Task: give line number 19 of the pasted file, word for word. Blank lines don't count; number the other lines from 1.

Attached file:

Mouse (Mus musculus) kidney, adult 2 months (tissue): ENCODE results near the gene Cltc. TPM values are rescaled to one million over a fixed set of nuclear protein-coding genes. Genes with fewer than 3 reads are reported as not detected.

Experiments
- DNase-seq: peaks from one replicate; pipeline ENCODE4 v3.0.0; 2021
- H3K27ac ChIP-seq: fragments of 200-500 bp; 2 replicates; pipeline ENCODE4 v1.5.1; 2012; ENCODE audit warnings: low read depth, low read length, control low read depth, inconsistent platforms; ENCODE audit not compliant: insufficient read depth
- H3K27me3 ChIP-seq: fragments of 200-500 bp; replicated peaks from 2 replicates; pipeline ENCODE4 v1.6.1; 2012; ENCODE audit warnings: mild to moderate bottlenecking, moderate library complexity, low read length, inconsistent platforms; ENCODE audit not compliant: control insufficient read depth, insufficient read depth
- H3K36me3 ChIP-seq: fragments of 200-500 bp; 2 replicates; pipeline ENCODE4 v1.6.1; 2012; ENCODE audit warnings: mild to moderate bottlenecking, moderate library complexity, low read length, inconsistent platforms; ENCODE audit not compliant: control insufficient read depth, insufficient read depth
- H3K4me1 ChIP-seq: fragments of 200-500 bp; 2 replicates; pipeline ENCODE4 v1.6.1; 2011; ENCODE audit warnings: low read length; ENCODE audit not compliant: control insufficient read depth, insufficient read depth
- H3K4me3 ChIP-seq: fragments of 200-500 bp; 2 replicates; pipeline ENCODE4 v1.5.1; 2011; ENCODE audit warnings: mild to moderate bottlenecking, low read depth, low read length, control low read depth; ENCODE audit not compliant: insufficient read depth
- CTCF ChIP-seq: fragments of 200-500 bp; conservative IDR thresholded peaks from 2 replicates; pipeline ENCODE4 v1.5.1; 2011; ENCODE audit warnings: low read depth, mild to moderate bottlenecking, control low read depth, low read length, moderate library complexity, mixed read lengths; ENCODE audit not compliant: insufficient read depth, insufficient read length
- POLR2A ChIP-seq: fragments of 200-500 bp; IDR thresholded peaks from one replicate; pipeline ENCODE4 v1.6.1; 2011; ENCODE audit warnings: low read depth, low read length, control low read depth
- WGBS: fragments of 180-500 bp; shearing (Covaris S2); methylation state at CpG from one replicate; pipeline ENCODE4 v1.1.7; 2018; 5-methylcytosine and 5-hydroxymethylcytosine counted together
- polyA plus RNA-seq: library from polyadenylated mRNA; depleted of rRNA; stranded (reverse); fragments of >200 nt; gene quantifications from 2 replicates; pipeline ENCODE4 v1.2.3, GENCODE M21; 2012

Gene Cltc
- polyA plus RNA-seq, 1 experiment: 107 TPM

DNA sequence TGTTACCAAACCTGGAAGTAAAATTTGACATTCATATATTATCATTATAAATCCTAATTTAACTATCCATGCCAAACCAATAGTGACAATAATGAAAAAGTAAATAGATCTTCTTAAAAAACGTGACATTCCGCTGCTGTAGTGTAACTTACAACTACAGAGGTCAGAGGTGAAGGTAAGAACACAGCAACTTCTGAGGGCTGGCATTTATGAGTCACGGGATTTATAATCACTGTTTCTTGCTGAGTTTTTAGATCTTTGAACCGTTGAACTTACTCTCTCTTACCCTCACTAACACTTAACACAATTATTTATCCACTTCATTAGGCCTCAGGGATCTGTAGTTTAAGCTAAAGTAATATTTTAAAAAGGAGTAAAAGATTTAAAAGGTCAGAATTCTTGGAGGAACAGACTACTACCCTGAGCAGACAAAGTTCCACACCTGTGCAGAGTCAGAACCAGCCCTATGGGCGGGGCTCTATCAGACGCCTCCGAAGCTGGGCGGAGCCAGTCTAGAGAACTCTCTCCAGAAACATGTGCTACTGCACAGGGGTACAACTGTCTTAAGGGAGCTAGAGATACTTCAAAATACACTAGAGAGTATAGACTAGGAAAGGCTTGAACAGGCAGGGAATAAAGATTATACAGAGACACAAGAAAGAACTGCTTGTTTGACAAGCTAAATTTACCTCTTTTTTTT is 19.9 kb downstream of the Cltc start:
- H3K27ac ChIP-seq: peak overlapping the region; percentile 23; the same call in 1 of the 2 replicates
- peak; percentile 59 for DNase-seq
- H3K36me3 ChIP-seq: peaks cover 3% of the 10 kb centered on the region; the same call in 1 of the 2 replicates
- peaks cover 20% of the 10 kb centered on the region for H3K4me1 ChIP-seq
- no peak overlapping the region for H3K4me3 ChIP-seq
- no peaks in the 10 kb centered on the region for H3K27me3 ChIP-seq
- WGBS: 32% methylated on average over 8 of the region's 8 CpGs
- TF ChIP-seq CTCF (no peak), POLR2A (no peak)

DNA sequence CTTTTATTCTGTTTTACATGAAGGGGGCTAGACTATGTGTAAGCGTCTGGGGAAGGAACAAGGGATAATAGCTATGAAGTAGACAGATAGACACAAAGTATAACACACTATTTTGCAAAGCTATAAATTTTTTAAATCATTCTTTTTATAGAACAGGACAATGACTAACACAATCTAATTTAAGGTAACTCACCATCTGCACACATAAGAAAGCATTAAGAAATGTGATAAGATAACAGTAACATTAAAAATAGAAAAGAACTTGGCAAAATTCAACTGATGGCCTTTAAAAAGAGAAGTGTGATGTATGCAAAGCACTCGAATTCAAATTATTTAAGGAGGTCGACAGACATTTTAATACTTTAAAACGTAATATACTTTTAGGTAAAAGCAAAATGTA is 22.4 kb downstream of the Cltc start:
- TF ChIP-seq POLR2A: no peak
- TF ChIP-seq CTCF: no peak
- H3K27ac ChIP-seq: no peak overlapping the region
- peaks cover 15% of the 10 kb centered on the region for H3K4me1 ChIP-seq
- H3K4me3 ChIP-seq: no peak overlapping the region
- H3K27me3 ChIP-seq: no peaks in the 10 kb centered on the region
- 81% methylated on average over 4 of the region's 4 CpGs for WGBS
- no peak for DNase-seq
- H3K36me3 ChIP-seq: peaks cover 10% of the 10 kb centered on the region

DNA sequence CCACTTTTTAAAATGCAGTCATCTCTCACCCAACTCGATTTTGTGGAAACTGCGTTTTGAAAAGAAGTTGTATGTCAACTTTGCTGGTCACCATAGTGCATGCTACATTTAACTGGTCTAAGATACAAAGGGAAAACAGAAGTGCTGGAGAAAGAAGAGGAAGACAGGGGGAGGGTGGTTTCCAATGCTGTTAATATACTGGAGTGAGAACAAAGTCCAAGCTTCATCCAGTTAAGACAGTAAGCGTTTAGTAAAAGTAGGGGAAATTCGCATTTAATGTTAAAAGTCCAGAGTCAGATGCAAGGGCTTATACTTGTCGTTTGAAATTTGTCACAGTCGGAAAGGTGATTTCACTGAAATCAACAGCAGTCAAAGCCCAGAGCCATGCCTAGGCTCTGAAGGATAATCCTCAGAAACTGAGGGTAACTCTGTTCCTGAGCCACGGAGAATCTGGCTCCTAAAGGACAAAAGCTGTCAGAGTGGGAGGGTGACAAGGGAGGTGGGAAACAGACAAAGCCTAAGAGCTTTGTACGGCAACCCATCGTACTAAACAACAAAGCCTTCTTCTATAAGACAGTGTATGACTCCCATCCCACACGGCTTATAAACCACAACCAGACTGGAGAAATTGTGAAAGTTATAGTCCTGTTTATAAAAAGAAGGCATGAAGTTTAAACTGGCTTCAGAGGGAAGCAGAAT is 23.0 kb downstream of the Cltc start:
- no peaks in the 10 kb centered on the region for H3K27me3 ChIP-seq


- peaks cover 20% of the 10 kb centered on the region for H3K4me1 ChIP-seq